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Tom Baines

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Tom has more than a decade of experience in systems infrastructure, setting up and running data centre operations spanning the UK and Americas, migrating colocation services, re-architecting hosted platforms and supporting disaster recovery and information security systems, in addition to consulting on virtualization. Tom has worked at service providers and with customers in financial services, leisure and the UK Government.
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Would YOU start a fire? TRAPPED in a new-build server farm

This Damn War “What’s the smallest fire I could start to be noticed, but not so big that I risk burning down the building?” is one of the stranger thoughts to have entered my head, in many years of working in IT. No, I'm not a closet pyromaniac, so why was I entertaining such thoughts? I had found myself stuck in a data centre on a Sunday …
Tom Baines, 3 Jun 2016
Facebook Sweden data center

Hell, high water, and ice: Facebook's Dublin data center choices

Facebook is to spend US$218m (£153m / €200m) on its second data center in Europe. Mark Zuckerberg's firm has promised an "innovative, environmentally friendly data center." It is easy to view the construction of this particular Facebook's answer to the expiration of Safe Harbor last year, to throw up a repository within the …
The Hindenburg disaster

Have a Plan A, and Plan B – just don't go down with the ship

When planning for disaster recovery, our natural inclination is to focus on the technical design. We work to strike the perfect balance between controlling infrastructure spend and the required capacity. Technical considerations are of course paramount – replication schedules based on delta changes and available bandwidth, the …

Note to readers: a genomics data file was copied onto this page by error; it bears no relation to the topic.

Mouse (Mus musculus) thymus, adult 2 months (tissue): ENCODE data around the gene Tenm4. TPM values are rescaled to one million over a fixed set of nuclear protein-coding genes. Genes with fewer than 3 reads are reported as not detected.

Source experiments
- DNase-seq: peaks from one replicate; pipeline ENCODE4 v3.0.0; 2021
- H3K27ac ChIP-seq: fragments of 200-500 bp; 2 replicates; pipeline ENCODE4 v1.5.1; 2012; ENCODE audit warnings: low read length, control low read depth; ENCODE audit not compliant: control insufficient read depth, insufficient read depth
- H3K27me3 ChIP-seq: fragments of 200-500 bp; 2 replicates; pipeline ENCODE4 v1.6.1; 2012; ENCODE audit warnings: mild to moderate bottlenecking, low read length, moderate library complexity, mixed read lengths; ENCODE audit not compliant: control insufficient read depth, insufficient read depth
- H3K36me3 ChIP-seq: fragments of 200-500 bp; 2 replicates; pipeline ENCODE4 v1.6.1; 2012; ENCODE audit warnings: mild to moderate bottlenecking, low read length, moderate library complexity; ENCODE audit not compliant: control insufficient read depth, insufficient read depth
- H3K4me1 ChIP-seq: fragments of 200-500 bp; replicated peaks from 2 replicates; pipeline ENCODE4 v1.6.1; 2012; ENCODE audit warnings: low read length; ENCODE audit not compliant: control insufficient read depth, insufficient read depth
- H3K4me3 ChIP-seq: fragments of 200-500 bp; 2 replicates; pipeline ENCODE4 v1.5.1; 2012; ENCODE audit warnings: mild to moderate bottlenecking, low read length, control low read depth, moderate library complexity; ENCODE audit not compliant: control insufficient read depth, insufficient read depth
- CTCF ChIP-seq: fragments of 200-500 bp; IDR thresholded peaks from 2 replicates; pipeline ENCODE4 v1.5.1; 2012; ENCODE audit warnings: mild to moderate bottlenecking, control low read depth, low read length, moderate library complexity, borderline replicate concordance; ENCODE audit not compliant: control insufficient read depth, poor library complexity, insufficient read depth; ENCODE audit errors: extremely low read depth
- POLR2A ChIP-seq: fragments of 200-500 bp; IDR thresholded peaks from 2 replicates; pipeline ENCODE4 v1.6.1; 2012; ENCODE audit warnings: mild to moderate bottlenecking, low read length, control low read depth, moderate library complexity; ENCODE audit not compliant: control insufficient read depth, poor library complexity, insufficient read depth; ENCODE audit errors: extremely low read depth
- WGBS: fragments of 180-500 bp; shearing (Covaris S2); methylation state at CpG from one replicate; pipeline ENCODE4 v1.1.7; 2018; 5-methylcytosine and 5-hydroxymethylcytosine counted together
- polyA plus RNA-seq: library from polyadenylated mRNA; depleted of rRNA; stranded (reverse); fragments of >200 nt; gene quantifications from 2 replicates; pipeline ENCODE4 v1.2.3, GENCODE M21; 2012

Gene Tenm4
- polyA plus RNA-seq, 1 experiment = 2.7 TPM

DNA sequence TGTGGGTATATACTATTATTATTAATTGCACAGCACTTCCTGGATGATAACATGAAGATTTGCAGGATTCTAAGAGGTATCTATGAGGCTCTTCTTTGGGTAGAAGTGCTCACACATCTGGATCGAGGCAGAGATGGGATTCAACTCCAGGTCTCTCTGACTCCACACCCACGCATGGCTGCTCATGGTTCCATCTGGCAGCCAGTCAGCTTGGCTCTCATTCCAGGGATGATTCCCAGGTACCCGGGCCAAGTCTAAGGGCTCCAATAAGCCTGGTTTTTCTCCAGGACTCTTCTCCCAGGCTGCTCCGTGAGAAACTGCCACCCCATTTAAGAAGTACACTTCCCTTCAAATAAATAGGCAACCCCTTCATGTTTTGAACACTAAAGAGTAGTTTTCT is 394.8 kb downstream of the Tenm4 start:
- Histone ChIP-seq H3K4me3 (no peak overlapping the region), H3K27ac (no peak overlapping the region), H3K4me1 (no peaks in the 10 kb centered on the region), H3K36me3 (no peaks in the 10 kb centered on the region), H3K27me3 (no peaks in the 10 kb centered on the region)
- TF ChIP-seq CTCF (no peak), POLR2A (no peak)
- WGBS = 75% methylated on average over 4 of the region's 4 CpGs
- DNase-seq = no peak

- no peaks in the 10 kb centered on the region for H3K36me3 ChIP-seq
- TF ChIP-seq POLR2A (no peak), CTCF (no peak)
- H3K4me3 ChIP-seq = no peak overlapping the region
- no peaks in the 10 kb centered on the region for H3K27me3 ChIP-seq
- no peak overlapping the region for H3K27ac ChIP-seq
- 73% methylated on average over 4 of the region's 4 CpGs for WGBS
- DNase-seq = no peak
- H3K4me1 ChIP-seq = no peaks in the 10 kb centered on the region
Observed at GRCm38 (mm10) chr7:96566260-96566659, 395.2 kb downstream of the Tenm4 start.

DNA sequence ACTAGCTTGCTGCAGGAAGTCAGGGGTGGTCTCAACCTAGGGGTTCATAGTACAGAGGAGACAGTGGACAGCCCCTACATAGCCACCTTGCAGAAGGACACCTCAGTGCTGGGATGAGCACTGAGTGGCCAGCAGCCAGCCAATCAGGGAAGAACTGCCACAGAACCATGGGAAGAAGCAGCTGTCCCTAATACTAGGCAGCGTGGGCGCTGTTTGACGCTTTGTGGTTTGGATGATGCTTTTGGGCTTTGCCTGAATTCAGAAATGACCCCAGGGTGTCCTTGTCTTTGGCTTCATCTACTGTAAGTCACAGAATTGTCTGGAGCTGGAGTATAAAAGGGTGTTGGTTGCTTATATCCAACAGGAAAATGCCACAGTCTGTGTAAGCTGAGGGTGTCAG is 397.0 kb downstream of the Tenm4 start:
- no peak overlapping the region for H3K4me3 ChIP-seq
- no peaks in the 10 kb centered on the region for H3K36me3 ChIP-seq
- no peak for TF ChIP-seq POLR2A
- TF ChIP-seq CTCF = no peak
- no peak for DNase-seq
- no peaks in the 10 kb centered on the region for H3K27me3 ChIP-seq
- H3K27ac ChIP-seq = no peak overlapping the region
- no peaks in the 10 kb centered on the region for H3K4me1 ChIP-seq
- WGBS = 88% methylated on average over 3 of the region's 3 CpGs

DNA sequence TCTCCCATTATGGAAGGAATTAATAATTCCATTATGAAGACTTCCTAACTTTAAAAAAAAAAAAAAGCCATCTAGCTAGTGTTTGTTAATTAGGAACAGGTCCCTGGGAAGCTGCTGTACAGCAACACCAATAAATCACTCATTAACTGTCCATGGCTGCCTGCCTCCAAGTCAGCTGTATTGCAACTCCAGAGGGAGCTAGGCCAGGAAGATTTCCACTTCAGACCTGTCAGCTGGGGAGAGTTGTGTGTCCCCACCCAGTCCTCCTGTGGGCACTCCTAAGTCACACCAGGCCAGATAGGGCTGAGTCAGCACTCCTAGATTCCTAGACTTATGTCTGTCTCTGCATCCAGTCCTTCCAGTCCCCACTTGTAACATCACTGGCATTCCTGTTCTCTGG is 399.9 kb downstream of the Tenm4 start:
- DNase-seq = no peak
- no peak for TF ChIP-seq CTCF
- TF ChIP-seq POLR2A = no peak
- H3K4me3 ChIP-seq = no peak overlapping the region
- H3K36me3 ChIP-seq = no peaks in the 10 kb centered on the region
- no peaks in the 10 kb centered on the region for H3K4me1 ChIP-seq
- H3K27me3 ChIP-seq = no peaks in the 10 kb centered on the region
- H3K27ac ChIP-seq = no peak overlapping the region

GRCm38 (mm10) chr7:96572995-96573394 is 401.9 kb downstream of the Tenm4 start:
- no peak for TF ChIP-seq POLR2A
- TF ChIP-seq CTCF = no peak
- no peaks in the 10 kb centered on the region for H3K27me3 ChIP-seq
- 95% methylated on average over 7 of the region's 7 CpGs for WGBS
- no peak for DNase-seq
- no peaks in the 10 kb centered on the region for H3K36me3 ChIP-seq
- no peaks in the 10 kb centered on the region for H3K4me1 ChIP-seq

Tom Baines, 30 Oct 2015
Icecubes, image via Shutterstock

Some like it hot ... very hot: How to use heat to your advantage in your data center

Analysis Heat has traditionally been the sysadmin's enemy. We may have turned technology to our advantage and chipped away at heat's wasteful nature over the years, but our old foe has remained. From turning data centers into walk-in fridges, and hot/cold aisle separation to cold aisle containment and positive pressure, we've tried …
Tom Baines, 19 Oct 2015
Lego, photo via Shutterstock

Modularity for all! The data centres you actually want to build

Portability and modularity in the world of data centres aren’t new: for years, they’ve been something unique to the military and others operating in either temporary or hostile environments. You put your data center gear in a ruggedised and self-supporting unit of some kind and walk away, managing it remotely. Increasingly, …
Tom Baines, 14 Oct 2015
Child measuring image via Shutterstock

By the numbers: The virtualisation options for private cloud hopefuls